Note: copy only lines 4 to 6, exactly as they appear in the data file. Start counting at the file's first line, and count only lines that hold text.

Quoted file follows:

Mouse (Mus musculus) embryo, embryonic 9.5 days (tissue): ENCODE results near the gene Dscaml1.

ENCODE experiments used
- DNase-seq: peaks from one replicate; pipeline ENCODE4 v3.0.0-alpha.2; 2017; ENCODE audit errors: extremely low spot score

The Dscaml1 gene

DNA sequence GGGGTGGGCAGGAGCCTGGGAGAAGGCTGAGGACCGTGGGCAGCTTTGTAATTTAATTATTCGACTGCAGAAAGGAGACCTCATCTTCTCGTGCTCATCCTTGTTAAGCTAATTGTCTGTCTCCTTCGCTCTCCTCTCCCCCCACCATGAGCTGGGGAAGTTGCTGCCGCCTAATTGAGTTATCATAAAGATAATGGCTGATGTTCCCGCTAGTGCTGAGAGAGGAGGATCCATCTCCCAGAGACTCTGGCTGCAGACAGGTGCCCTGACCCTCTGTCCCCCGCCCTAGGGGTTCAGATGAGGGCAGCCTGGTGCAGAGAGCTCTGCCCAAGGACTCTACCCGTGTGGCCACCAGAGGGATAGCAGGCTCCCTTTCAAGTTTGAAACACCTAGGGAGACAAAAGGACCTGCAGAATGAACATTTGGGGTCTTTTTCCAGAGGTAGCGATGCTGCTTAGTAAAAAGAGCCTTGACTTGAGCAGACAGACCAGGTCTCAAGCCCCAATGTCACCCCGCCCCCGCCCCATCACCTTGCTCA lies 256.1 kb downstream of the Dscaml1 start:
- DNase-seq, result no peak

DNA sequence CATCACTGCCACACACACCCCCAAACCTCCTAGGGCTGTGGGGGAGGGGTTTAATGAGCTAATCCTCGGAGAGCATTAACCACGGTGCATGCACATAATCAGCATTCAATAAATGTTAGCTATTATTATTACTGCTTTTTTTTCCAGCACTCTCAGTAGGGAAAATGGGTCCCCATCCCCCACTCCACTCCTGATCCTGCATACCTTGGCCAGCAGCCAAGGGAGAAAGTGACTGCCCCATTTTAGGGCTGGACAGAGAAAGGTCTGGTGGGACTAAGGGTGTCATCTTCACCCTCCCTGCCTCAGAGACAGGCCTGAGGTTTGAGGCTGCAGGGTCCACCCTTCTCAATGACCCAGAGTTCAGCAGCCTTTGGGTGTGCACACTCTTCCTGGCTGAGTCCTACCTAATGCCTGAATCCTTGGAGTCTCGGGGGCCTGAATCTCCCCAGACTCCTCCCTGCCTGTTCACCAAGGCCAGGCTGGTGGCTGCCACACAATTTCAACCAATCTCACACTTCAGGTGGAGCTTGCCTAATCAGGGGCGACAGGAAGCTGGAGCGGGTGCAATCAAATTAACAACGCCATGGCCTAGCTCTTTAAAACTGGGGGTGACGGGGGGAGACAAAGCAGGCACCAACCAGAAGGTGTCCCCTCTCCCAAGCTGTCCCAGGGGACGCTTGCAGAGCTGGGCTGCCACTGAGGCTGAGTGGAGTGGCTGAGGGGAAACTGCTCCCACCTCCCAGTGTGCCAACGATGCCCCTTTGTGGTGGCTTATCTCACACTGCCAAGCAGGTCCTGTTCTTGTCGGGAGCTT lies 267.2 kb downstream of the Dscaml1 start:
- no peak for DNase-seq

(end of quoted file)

The Dscaml1 gene

DNA sequence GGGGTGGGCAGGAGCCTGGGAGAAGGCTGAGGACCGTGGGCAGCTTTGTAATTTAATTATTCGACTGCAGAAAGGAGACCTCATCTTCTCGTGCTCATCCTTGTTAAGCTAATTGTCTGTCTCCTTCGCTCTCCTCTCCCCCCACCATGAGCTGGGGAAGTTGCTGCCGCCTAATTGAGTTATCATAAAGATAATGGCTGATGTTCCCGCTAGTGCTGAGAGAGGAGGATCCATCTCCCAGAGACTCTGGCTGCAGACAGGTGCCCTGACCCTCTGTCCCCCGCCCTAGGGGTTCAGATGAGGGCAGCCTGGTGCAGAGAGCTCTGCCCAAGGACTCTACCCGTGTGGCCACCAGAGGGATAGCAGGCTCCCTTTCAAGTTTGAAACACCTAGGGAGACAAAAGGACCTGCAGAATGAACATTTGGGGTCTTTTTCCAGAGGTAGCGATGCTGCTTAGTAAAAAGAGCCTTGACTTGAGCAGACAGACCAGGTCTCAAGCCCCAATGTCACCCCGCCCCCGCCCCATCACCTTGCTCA lies 256.1 kb downstream of the Dscaml1 start:
- DNase-seq, result no peak